The Hurry-Up is your nightly dose of updates from the Ohio State football recruiting trail, keeping tabs on the latest from commits and targets from around the country.
The Buckeyes have landed in Phoenix safely and soundly, and so has the Eleven Warriors' beat staff.
We're about to kick-start a hectic week here from the Grand Canyon State, but before that begins, let's talk some recruiting in this week's mailbag.
Questions about OL
Ideally, each recruiting class would feature at least four offensive line signees. That was the average number of signees of Urban Meyer's eight recruiting classes. Four of those classes featured a full five offensive line signees.
In 2019, however, the Buckeyes signed just four offensive linemen, and the Buckeyes' current unit could see some depletion after this season so it's a wise move for Ryan Day and Greg Studrawa to replenish what they might lose.
Fifth-year senior Branden Bowen and graduate transfer Jonah Jackson will be gone, and the other three starters (underclassmen OT Thayer Munford, OG Wyatt Davis, C Josh Myers) could each conceivably enter the NFL Draft. The feeling right now is that none of them will go to the draft early because they aren't quite ready.
In the latest mock drafts I've looked at, Munford is either going undrafted or would be a very late-round pick, while Davis and Myers are going undrafted and aren't on most positional rankings boards. If you say that draft experts are underrating them, I would agree. And their stock could certainly change a bit over the next couple weeks, and it's still possible that one or two of them could go, leaving the Buckeyes with possibly three or more starting offensive linemen to replace (and definitely two).
That's one of the main reasons for the Buckeyes grabbing so many offensive linemen in this class, and I don't think it's a concern.
I'm always of the mind that you can never have too many offensive linemen, and Day is of the belief that his coaching staff has hit a sweet spot of having some more advanced guys who could contribute right away and more developmental guys who are at least two or three years away from contributing in significant games.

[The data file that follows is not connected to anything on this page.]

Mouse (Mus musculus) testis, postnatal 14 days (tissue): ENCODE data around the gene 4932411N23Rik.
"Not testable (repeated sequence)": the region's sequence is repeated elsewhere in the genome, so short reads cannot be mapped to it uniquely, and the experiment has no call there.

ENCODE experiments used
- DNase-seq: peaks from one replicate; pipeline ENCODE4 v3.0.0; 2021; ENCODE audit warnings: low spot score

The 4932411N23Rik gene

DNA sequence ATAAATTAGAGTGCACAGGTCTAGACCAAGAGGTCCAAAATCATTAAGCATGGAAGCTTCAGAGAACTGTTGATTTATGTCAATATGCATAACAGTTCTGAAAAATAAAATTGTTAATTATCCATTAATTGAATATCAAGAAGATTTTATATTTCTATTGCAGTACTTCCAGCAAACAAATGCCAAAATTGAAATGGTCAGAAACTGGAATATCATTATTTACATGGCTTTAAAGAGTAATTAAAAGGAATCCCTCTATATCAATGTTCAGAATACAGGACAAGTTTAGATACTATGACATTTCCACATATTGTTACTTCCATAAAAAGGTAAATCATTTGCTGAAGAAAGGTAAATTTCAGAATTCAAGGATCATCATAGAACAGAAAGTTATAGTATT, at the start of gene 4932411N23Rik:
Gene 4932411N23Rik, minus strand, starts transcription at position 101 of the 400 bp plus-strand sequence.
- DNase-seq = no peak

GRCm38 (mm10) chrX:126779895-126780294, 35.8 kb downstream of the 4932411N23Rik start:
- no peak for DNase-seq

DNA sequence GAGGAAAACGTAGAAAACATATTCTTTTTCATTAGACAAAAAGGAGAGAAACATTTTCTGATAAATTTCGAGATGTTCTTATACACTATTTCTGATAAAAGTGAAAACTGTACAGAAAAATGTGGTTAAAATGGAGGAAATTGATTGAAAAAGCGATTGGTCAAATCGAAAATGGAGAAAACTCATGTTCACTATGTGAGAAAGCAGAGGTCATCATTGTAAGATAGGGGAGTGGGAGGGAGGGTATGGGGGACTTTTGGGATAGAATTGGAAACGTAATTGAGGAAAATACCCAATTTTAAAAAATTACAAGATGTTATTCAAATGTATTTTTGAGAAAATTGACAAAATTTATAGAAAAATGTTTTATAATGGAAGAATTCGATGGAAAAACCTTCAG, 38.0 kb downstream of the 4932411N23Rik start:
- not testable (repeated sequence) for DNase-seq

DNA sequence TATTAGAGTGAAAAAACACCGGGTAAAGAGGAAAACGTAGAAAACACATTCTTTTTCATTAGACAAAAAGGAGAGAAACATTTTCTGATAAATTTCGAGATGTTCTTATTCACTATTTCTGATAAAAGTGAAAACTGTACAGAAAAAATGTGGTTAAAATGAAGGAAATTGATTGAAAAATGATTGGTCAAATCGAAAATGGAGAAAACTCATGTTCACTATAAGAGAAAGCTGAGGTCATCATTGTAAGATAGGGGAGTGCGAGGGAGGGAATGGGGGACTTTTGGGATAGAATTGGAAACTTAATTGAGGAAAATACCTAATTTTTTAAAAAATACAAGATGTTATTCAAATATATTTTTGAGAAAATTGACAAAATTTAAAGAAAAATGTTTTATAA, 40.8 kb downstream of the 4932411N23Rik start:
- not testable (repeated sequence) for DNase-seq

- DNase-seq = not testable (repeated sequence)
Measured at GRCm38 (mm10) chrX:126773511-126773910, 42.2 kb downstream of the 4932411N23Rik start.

"I think it's a great mix," Day said on Wednesday. "I think you're looking at guys like Paris and Luke who have an opportunity to come in here and compete right away. I think Trey, Jakob and Josh, they know they've got a little developing to do, whether it's just playing more, whether it's physically, whatever it is, they need to get in here and just learn the offense, learn what's going on, get bigger, get stronger, get – you know, Josh Myers, it took him three years to get on the field. There's nothing wrong with that as an offensive lineman. And sometimes that's the best way to go about it."
When it comes to skill position players like quarterback, cornerback or receiver, Florida, Texas and California are typically the major states the Buckeyes focus on. For offensive line, Ohio State tries its best to stay local. The program wants, and needs, those rugged, hard-working in-state guys from local high schools who can provide depth over the next four or five years.
That's not going to change anytime soon. Ohio State has already anchored its 2021 offensive class with Ben Christman and hopes to do the same with 2022 future star offensive tackle Tegra Tshabola. If the Buckeyes have those two in the fold, there's a good chance they end up looking to add another O-lineman in each class from the state as a more developmental guy.
Now, the Buckeyes are extending past state lines in the 2021 class for some of their key targets such as Virginia's Tristan Leigh and Colorado's Trey Zuhn. Three of their other top 2021 OL targets do still have a local flavor in Michigan's Rocco Spindler, and Texas' Donovan Jackson and Florida's JC Latham each have some strong Ohio family connections.
But, again, don't be surprised if the Buckeyes continue bringing in lower-rated developmental prospects in Ohio. If nothing else, it could give Day more pull in the state by him taking more in-state players to his program.
"Having those Ohio guys here who are loyal, they're going to put years into the program, they're going to develop, they want to get their degree here, they're Buckeyes. That means a lot," Day said. "You need to have that in the program, and these are great guys. You talk about Jacob James and what he did at Elder this year and his family are great people. So we're super excited."
Late Tuesday night, 2020 Ohio State athlete commit Cameron Martinez said he would wait until the Feb. 5 National Signing Day to sign with his college program. He's still committed to Ohio State, so that could still be the Buckeyes. Just because he hasn't yet signed doesn't mean he is going to end up with another program, and it certainly doesn't mean the coaching staff decided at the last minute that it didn't want Martinez.
The main reason Martinez chose to delay his signing is most likely because of this: He's a high school quarterback who is not nearly refined at the defensive back position he would play at Ohio State (most likely safety). When Jeff Hafley recruited him, Martinez knew he was going to get one of the country's best at developing defensive backs (even in one season in Columbus, Hafley earned that reputation).
With Hafley gone, it stands to perfectly understandable reason that Martinez would want to wait to see who the Buckeyes get to replace Hafley. More than any other defensive back in Ohio State's 2020 class, it seems Martinez would be the one most in need of Hafley's development skills. So we will see who that replacement is and if it's enough to get Martinez to sign six-and-a-half weeks from now.